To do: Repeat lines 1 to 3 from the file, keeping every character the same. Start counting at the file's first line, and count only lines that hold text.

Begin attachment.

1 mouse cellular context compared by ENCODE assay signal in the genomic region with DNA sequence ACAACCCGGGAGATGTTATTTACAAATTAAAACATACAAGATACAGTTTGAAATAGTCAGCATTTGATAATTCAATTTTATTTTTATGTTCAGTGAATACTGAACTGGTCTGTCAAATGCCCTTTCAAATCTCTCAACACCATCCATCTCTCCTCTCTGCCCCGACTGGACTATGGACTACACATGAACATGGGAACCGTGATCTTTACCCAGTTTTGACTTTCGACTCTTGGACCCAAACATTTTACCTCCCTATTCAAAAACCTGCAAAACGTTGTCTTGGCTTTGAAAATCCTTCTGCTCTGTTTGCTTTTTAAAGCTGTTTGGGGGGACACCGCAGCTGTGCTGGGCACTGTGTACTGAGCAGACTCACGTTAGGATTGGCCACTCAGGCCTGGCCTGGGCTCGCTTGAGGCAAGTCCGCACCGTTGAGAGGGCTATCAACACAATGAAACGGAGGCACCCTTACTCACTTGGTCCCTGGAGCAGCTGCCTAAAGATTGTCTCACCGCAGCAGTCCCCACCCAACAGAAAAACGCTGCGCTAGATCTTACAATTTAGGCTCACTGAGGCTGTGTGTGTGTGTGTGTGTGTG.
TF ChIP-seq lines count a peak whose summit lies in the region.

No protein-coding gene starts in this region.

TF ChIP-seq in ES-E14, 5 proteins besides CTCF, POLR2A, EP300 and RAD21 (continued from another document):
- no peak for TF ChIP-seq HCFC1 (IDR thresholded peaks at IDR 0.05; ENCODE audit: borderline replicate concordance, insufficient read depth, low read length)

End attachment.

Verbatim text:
1 mouse cellular context compared by ENCODE assay signal in the genomic region with DNA sequence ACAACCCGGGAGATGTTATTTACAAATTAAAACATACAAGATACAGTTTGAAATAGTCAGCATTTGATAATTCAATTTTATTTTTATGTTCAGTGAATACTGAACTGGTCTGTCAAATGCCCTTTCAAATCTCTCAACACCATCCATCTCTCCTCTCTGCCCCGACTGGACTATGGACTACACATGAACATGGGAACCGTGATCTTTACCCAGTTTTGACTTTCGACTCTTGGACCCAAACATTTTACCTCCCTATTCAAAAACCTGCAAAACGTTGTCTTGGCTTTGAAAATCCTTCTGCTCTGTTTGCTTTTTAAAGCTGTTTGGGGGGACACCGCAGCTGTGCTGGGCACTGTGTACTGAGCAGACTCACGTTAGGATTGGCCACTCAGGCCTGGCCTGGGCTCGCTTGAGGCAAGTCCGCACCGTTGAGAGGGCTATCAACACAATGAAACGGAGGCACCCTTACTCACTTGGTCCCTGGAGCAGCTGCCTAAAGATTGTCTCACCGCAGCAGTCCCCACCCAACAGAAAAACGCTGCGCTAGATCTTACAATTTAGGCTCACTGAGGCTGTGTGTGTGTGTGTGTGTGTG.
TF ChIP-seq lines count a peak whose summit lies in the region.

No protein-coding gene starts in this region.